PERAK Menteri Besar Datuk Seri Saarani Mohamad has been accused of making “inaccurate and misleading” remarks over a lanthanide rare earth mining project in Hulu Perak that is said to be radioactive.
Among others, he had said that the area in which the project is located is not part of the permanent forest reserves of the Central Forest Spine (CFS), adding that he checked with the relevant departments on this.
However, the Biodiversity, Environment, Agroecology, Climate Change and Habitats (B.E.A.CC.H) umbrella group of civil society organisations (CSOs) said this was “completely untrue” as parts of the project site form part of Primary Linkage 8 of the CFS Master Plan.
This was further confirmed by the Environmental Impact Assessment (EIA) executive summary that was made available by the Environment Department recently.
B.E.A.CC.H, which is also the environmental cluster of the CSO Platform for Reform, said other parts of the project site form part of the Kenderong Forest Reserve as well.
“In other words, this project would completely undermine the CFS Master Plan, which identifies the location of the project site as a key area for forest connectivity,” it said in a statement today that was endorsed by 21 other CSOs.
As such, the CSOs urged Saarani to retract his remarks concerning the lanthanide mining project and gazette the entire site in question as a forest reserve.
B.E.A.CC.H coordinator Leela Panikkar also noted that the lanthanide mining project’s EIA clearly states that the project site is high in biodiversity value and an important habitat for critically endangered species such as the Malayan tiger, Malayan tapir and Asian elephant.
To go ahead with the project, she said, would render conservation efforts to protect these critically endangered species “meaningless” and “only increase” human-wildlife conflicts, of which there have already been several records.
“Conflict of interest”
Meanwhile, B.E.A.CC.H member Sustainable Development Network Malaysia (SUSDEN Malaysia) questioned the “clear conflict of interest” in the Gerak District Council’s approval of the lanthanide mining project since it is one of the project’s land owners.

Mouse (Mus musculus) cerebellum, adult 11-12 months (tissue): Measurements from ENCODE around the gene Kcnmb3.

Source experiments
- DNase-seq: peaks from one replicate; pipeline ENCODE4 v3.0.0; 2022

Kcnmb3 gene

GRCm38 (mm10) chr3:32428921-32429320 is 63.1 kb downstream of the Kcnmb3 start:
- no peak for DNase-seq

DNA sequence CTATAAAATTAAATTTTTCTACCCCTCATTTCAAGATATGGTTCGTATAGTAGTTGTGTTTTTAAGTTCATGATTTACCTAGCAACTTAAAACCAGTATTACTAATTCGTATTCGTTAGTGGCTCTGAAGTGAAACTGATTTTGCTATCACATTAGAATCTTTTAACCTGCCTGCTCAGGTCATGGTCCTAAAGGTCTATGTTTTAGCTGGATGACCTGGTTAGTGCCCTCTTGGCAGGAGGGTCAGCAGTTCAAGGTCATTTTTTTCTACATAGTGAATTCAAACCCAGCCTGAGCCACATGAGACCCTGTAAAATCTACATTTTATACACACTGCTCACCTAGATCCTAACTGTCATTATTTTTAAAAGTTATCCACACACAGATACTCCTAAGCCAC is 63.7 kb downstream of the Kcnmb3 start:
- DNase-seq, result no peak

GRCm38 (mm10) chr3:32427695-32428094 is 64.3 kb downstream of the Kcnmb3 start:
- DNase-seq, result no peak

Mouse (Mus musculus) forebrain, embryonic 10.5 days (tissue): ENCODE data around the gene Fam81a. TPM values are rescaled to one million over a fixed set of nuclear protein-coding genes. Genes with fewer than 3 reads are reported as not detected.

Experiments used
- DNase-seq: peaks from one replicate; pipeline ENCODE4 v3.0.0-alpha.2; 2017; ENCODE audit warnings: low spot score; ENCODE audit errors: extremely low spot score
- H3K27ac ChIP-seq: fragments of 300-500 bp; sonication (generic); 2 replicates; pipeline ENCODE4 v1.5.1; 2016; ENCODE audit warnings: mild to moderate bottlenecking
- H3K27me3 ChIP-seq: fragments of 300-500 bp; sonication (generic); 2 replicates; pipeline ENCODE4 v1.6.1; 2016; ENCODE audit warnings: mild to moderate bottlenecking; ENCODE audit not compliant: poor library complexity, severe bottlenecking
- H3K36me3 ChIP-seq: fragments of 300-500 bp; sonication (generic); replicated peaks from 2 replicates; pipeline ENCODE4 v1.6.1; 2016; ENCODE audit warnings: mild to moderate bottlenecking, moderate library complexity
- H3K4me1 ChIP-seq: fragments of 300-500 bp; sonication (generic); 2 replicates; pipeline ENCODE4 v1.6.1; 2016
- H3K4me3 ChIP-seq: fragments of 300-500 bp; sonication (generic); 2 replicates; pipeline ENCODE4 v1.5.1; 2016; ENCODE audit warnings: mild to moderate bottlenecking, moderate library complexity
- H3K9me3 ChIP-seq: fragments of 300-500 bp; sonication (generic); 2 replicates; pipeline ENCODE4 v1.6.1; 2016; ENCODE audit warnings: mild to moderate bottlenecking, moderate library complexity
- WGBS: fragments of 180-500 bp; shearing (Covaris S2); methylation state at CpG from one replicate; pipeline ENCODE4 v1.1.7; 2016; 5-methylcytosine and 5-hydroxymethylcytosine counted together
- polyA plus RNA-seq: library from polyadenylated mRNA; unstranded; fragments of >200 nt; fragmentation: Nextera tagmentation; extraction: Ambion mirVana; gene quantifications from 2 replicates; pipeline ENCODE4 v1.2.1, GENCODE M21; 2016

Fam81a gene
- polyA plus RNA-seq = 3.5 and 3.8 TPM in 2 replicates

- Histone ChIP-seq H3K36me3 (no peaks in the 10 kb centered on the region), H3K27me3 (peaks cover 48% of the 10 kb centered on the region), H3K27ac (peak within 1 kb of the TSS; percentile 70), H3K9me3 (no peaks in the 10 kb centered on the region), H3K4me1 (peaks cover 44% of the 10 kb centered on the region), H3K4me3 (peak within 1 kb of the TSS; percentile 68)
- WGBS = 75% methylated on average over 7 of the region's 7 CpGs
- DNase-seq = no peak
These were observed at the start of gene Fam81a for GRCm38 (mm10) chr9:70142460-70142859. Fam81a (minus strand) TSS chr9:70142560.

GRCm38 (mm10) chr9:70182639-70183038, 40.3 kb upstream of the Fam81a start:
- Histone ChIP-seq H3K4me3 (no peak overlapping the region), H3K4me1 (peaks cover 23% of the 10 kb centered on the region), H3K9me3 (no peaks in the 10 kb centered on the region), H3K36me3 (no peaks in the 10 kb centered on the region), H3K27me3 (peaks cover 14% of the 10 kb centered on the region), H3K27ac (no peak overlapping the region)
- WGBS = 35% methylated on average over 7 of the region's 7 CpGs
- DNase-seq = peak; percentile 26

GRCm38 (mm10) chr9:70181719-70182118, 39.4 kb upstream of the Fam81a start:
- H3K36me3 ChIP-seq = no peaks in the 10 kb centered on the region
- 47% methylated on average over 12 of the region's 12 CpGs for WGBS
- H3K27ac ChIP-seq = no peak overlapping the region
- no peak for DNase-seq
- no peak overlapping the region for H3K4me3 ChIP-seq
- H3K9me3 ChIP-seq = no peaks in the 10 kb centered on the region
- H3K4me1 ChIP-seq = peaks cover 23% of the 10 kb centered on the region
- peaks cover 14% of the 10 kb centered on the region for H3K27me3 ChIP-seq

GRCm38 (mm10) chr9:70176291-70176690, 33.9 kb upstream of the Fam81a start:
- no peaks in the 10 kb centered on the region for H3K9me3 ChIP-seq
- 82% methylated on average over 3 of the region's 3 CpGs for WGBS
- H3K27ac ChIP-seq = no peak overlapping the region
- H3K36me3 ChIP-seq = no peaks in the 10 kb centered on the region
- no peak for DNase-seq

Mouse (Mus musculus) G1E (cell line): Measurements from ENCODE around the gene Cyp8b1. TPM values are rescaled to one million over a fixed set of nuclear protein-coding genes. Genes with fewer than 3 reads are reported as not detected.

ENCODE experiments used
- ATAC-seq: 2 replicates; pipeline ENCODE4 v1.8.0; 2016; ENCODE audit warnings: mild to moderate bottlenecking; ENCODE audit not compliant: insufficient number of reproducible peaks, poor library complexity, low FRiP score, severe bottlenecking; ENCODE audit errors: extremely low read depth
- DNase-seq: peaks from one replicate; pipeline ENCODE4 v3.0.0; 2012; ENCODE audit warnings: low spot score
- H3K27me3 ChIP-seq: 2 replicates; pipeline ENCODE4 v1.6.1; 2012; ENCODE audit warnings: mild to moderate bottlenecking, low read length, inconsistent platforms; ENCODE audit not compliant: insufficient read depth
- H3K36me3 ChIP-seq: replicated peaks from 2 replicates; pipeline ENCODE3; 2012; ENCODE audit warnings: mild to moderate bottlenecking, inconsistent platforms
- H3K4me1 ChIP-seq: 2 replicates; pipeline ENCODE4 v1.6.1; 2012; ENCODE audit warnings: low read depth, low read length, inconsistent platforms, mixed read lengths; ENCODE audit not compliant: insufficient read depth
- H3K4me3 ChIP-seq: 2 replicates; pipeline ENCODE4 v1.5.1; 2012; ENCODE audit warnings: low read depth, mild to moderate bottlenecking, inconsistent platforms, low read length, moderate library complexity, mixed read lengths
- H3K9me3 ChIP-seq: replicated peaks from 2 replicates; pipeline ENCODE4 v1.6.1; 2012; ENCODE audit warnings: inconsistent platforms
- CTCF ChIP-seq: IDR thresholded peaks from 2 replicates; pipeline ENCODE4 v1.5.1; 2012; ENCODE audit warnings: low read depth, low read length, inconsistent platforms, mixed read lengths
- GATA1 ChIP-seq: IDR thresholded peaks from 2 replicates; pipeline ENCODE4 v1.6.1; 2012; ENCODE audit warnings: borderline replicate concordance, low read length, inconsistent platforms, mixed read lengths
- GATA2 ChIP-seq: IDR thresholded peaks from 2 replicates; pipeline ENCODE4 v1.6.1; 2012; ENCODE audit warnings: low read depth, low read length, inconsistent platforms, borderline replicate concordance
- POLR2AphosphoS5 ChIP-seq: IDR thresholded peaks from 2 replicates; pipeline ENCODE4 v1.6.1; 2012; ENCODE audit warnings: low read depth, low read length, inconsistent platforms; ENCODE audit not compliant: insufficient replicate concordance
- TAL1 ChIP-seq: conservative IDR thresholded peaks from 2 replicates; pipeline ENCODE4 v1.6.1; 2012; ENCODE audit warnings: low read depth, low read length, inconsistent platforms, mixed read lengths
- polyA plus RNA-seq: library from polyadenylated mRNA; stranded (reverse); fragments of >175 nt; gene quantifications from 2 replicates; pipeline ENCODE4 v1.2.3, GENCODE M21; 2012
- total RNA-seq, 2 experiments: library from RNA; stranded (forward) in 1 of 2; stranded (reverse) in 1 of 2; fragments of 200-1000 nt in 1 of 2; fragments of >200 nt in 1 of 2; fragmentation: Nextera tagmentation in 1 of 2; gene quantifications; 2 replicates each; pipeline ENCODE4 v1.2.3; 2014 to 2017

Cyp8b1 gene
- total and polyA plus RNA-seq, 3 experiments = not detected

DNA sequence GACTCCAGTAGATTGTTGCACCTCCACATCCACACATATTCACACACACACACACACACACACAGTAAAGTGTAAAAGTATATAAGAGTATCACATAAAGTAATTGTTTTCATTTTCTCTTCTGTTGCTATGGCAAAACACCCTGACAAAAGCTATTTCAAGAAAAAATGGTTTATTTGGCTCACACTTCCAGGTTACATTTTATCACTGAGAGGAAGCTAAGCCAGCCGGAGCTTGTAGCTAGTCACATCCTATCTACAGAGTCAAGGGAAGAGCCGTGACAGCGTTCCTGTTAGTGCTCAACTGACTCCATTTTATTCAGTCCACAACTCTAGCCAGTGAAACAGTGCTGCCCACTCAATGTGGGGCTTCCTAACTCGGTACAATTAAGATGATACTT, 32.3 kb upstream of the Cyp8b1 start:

According to the project’s EIA, the district council is the land owner for land parcel C, involving 89.99 acres or 36.42 hectares of land that would be developed by Tulus Mentari Holdings Sdn Bhd.
“There are also general concerns regarding the weaknesses of the EIA process,” added SUSDEN Malaysia president Muhammad Sha’ani Abdullah.
“It is supposed to function as a safeguard to ensure that areas of high biodiversity value and environmental sensitivity are protected against development.”
However, if such projects still get the green light despite their sites being recognised for environmental significance in the EIA reports themselves, “then the process is not serving its function effectively to prevent environmental disasters”.
B.E.A.CC.H also said that all forest areas identified in the CFS Master Plan need to be kept intact, not just “primary linkages”.
The Peninsular Malaysia Town and Country Planning Department’s 2009 final report on the CFS Master Plan for Ecological Linkages defines primary linkages as areas where it is crucial to re-establish forest connectivity in order to achieve the main CFS link.
Such linkages are located between the most important blocks of forests, usually in narrow stretches where non-forest land use is still minimal, and act as important corridors to large mammals which use these areas to move from one forest to another.
“There would be no point maintaining the primary linkages while parts of the forest reserves in the CFS itself, which the primary linkages were supposed to link, are excised,” the umbrella group said.
“Areas that were excised need to be reforested and re-gazetted as forest reserves or protected areas to achieve the goals under the CFS Master Plan,” it added, noting that all federal agencies and state Governments, including Perak’s, are duty-bound to protect the CFS and primary linkages clearly identified in its Master Plan. – Oct 6, 2022
Main photo credit: Malaya Post